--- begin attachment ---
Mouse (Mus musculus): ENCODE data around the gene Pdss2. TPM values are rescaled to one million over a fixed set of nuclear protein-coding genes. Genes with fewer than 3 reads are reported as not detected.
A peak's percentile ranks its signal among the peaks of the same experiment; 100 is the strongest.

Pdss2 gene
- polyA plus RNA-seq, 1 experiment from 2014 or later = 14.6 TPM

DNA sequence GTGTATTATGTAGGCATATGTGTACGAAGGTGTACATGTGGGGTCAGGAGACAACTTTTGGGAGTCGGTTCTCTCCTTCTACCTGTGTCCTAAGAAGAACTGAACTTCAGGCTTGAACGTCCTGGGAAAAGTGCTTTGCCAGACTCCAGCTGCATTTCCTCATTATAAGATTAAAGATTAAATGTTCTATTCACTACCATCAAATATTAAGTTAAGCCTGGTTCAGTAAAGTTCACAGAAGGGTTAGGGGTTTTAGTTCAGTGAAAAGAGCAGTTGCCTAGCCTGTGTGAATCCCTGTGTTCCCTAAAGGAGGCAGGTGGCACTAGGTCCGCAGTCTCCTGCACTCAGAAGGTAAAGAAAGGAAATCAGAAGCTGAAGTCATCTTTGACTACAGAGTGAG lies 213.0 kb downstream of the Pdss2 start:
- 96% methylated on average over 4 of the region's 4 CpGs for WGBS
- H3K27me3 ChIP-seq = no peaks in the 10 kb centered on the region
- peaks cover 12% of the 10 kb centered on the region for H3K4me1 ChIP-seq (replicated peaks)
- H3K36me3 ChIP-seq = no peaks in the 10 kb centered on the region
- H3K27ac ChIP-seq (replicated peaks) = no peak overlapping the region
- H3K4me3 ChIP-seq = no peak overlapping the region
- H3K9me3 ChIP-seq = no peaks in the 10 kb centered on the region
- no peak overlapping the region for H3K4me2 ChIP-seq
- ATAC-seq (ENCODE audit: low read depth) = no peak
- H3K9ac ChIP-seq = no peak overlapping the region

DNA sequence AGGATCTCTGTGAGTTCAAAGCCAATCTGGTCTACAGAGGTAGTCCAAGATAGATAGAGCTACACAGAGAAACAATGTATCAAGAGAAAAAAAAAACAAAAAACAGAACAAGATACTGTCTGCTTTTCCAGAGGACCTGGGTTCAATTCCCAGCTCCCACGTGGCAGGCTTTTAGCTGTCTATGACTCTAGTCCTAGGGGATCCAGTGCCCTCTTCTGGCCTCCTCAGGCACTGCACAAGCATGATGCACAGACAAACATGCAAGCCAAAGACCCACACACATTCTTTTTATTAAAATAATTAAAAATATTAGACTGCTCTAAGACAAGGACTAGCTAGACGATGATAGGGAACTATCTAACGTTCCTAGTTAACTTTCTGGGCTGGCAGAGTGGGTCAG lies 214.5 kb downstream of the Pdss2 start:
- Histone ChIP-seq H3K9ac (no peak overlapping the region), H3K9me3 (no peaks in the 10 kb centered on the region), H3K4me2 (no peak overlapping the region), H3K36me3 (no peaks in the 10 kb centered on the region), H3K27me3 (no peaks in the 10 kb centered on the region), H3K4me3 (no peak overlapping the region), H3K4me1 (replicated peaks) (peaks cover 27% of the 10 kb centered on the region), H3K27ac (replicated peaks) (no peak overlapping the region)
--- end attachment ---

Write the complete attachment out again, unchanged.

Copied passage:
Mouse (Mus musculus): ENCODE data around the gene Pdss2. TPM values are rescaled to one million over a fixed set of nuclear protein-coding genes. Genes with fewer than 3 reads are reported as not detected.
A peak's percentile ranks its signal among the peaks of the same experiment; 100 is the strongest.

Pdss2 gene
- polyA plus RNA-seq, 1 experiment from 2014 or later = 14.6 TPM

DNA sequence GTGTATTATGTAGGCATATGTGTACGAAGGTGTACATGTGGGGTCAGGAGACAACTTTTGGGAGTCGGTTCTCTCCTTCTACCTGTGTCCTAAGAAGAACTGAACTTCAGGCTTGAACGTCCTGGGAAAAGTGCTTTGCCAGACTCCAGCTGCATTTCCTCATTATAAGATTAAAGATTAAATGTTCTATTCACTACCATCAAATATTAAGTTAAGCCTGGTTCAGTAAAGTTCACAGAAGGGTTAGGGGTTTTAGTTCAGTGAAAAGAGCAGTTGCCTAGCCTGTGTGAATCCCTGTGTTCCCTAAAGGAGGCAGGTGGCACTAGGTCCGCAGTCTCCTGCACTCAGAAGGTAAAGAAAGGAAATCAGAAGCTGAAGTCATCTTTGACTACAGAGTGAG lies 213.0 kb downstream of the Pdss2 start:
- 96% methylated on average over 4 of the region's 4 CpGs for WGBS
- H3K27me3 ChIP-seq = no peaks in the 10 kb centered on the region
- peaks cover 12% of the 10 kb centered on the region for H3K4me1 ChIP-seq (replicated peaks)
- H3K36me3 ChIP-seq = no peaks in the 10 kb centered on the region
- H3K27ac ChIP-seq (replicated peaks) = no peak overlapping the region
- H3K4me3 ChIP-seq = no peak overlapping the region
- H3K9me3 ChIP-seq = no peaks in the 10 kb centered on the region
- no peak overlapping the region for H3K4me2 ChIP-seq
- ATAC-seq (ENCODE audit: low read depth) = no peak
- H3K9ac ChIP-seq = no peak overlapping the region

DNA sequence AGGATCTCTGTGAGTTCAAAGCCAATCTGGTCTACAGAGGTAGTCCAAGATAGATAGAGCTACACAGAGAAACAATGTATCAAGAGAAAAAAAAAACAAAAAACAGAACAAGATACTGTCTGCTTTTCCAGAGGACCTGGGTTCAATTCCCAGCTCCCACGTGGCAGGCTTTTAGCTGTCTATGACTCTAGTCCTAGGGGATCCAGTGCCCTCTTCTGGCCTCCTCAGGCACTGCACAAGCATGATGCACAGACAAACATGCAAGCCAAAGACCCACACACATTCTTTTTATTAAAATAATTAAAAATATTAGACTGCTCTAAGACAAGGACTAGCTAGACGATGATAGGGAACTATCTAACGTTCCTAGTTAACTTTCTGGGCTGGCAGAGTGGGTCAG lies 214.5 kb downstream of the Pdss2 start:
- Histone ChIP-seq H3K9ac (no peak overlapping the region), H3K9me3 (no peaks in the 10 kb centered on the region), H3K4me2 (no peak overlapping the region), H3K36me3 (no peaks in the 10 kb centered on the region), H3K27me3 (no peaks in the 10 kb centered on the region), H3K4me3 (no peak overlapping the region), H3K4me1 (replicated peaks) (peaks cover 27% of the 10 kb centered on the region), H3K27ac (replicated peaks) (no peak overlapping the region)